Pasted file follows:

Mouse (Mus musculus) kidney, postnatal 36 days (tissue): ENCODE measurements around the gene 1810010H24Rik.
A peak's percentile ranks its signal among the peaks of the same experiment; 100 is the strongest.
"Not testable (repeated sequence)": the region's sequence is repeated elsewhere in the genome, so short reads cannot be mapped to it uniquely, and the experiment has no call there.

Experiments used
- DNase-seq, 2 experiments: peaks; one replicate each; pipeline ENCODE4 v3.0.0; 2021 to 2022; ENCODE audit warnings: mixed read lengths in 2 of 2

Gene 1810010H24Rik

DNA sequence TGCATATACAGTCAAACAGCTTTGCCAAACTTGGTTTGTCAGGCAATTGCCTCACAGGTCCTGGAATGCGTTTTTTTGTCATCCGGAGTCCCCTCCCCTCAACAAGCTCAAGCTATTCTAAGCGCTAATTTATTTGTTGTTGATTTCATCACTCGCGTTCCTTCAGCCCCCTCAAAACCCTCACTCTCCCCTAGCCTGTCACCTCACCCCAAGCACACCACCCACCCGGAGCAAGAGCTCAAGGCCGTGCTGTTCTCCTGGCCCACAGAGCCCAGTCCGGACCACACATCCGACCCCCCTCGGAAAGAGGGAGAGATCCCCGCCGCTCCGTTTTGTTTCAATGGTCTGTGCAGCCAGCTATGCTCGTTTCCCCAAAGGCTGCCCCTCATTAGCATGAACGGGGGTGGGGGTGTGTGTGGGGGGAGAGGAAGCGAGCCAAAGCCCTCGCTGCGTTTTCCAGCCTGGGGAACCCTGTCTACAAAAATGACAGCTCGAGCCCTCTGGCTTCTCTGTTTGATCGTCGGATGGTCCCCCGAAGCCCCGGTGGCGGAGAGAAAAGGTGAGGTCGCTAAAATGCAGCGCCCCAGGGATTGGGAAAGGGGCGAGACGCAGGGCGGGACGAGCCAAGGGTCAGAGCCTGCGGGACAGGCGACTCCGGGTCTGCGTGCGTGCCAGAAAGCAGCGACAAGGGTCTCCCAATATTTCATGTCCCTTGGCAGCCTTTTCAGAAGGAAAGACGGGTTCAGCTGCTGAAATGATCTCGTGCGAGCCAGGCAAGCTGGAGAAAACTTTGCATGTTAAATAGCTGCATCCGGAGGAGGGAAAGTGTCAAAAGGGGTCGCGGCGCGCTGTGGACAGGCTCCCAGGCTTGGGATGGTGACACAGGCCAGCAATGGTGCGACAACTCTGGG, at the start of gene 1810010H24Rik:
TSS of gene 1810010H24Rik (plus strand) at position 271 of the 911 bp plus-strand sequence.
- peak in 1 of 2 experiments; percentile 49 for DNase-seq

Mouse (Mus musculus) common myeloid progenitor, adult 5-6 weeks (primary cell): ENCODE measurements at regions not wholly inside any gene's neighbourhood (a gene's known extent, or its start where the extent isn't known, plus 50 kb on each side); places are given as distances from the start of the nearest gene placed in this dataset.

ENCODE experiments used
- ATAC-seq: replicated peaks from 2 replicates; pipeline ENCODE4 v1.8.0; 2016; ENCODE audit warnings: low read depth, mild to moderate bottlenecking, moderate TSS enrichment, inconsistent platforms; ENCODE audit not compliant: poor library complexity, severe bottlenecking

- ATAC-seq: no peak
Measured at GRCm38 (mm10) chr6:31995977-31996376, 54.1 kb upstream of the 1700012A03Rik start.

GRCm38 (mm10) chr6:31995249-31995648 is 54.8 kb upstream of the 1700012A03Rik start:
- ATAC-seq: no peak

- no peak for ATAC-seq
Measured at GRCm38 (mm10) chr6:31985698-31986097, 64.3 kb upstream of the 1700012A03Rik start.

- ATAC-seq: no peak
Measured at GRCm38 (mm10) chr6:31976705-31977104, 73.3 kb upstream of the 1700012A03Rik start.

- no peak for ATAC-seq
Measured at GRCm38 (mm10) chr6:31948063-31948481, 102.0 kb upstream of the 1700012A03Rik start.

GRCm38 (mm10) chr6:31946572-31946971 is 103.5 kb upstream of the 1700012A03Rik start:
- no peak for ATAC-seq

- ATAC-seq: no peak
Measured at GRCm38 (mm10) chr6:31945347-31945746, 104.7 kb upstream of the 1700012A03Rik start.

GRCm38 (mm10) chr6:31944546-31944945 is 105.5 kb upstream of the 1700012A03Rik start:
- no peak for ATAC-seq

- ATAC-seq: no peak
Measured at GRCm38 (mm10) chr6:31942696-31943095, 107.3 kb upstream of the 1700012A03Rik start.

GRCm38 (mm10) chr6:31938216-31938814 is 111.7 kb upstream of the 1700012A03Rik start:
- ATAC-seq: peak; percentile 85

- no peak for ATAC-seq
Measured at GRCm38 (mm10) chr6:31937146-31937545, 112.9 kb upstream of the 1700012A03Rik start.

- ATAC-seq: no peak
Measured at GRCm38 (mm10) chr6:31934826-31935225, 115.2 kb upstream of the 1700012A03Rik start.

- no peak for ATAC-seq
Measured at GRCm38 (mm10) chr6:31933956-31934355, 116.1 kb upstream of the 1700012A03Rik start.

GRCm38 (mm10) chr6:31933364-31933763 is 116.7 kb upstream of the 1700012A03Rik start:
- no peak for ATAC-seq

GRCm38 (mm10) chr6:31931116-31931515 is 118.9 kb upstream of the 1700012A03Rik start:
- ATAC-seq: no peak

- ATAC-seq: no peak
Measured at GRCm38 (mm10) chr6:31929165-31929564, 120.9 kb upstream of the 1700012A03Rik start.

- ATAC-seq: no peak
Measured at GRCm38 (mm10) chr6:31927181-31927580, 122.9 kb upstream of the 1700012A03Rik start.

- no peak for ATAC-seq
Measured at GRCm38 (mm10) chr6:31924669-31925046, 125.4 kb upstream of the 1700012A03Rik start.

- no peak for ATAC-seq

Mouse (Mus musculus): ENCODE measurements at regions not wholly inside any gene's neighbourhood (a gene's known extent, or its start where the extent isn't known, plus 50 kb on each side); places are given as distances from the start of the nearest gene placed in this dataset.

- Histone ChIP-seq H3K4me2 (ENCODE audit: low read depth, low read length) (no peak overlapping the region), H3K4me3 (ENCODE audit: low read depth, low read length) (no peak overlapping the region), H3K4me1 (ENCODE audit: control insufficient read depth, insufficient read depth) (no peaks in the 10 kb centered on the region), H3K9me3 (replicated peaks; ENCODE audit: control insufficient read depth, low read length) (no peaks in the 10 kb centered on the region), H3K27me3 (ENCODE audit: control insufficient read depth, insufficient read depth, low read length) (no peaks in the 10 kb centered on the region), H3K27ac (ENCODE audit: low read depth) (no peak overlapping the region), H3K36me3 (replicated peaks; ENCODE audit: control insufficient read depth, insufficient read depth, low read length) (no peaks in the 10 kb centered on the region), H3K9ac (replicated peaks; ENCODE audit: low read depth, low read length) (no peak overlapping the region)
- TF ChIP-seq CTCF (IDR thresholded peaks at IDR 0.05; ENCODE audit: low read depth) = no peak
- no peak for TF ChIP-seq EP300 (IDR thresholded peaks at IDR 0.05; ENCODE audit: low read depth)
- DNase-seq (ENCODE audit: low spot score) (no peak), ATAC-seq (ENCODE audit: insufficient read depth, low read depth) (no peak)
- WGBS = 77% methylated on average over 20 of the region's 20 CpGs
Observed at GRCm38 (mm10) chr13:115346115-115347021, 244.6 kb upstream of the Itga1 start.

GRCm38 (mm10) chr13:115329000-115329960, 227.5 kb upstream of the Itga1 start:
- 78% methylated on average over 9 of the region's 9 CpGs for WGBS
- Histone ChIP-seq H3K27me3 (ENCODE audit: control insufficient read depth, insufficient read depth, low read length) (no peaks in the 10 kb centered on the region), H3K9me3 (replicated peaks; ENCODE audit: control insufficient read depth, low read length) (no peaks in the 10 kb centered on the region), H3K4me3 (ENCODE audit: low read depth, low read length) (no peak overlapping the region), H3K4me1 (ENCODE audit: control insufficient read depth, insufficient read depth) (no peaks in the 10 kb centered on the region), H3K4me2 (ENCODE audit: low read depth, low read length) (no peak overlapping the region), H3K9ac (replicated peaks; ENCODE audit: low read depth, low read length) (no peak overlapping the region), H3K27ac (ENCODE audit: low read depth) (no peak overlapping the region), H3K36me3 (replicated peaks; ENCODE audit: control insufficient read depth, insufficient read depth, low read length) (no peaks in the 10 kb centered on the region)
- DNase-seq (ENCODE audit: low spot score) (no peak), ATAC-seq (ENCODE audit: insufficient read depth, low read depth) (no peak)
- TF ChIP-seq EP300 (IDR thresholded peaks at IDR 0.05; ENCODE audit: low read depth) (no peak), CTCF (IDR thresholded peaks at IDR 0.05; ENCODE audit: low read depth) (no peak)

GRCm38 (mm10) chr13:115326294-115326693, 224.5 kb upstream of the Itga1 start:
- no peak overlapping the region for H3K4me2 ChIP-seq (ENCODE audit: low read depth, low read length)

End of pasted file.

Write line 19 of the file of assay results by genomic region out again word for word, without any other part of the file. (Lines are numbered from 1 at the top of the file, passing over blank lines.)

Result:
- ATAC-seq: no peak